Tales of Old Japan

One day Genzaburô, intent on ridding himself of the grief he felt at his separation from O Koyo, went to the Yoshiwara, and, going into a house of entertainment, ordered a feast to be prepared, but, in the midst of gaiety, his heart yearned all the while for his lost love, and his merriment was but mourning in disguise. At last the night wore on; and as he was retiring along the corridor, he saw a man of about forty years of age, with long hair, coming towards him, who, when he saw Genzaburô, cried out, "Dear me! why this must be my young lord Genzaburô who has come out to enjoy himself."

Genzaburô thought this rather strange; but, looking at the man attentively, recognized him as a retainer whom he had had in his employ the year before, and said—

"This is a curious meeting: pray, what have you been about since you left my service? At any rate, I may congratulate you on being well and strong. Where are you living now?"

"Well, sir, since I parted from you I have been earning a living as a fortune-teller at Kanda, and have changed my name to Kaji Sazen. I am living in a poor and humble house; but if your lordship, at your leisure, would honour me with a visit—"

"Well, it's a lucky chance that has brought us together, and I certainly will go and see you; besides, I want you to do something for me. Shall you be at home the day after to-morrow?"

"Certainly, sir, I shall make a point of being at home."

"Very well, then, the day after to-morrow I will go to your house."

"I shall be at your service, sir. And now, as it is getting late, I will take my leave for to-night."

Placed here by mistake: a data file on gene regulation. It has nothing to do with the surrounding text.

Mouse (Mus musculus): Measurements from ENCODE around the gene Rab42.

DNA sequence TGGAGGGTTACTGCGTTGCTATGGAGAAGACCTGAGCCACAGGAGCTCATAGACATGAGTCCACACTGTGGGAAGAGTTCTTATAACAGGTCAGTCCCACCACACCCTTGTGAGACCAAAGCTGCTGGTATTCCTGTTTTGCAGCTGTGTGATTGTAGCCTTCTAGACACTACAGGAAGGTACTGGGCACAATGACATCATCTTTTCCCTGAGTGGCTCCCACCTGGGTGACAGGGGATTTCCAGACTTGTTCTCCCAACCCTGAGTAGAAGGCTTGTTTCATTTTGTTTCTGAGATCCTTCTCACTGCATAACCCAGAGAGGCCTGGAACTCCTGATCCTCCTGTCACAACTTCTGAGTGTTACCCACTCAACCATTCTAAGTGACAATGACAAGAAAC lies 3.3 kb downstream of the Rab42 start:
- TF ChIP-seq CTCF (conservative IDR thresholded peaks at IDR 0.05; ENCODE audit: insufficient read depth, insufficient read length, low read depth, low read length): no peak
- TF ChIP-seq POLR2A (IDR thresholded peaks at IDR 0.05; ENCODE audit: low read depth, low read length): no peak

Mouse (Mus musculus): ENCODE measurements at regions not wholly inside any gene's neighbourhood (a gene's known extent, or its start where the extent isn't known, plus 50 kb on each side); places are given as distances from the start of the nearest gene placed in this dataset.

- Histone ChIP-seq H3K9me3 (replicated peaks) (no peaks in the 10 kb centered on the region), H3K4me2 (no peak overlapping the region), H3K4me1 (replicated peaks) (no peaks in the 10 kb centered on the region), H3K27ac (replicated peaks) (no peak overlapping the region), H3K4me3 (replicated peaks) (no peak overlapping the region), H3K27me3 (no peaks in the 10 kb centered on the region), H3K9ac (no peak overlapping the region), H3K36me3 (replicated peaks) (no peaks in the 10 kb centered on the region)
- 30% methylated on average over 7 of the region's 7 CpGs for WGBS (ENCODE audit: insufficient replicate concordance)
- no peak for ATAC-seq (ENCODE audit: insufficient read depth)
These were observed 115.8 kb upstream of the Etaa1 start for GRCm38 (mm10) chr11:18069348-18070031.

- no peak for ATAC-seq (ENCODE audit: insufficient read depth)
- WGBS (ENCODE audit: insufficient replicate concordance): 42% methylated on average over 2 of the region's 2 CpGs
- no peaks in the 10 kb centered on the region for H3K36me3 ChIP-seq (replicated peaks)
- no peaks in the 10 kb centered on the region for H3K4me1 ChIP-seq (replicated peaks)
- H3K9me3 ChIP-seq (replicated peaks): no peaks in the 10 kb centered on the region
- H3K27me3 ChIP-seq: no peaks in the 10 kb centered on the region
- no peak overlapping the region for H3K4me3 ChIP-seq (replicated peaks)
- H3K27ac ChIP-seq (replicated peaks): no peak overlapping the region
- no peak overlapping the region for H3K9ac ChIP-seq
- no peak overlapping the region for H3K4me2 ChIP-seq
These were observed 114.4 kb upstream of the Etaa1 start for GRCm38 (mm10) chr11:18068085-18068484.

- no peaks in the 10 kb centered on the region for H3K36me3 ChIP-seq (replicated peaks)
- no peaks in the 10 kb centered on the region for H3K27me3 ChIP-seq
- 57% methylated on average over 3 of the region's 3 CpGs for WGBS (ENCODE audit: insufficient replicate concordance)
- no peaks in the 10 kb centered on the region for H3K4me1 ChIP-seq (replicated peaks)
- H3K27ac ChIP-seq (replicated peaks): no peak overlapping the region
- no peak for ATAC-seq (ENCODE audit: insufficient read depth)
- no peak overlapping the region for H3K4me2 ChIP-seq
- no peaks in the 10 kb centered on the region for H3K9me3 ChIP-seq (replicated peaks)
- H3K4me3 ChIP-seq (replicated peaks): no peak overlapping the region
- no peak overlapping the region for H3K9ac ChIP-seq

"Good night, then. We shall meet the day after to-morrow." And so the two parted, and went their several ways to rest.

On the appointed day Genzaburô made his preparations, and went in disguise, without any retainers, to call upon Sazen, who met him at the porch of his house, and said, "This is a great honour! My lord Genzaburô is indeed welcome. My house is very mean, but let me invite your lordship to come into an inner chamber."

"Pray," replied Genzaburô, "don't make any ceremony for me. Don't put yourself to any trouble on my account."

And so he passed in, and Sazen called to his wife to prepare wine and condiments; and they began to feast. At last Genzaburô, looking Sazen in the face, said, "There is a service which I want you to render me—a very secret service; but as if you were to refuse me, I should be put to shame, before I tell you what that service is, I must know whether you are willing to assist me in anything that I may require of you."

"Yes; if it is anything that is within my power, I am at your disposal."

"Well, then," said Genzaburô, greatly pleased, and drawing ten riyos from his bosom, "this is but a small present to make to you on my first visit, but pray accept it."

"No, indeed! I don't know what your lordship wishes of me; but, at any rate, I cannot receive this money. I really must beg your lordship to take it back again."

But Genzaburô pressed it upon him by force, and at last he was obliged to accept the money. Then Genzaburô told him the whole story of his loves with O Koyo—how he had first met her and fallen in love with her at the Adzuma Bridge; how Chokichi had introduced her to him at the tea-house at Oji, and then when she fell ill, and he wanted to see her again, instead of bringing her to him, had only given him good advice; and so Genzaburô drew a lamentable picture of his state of despair.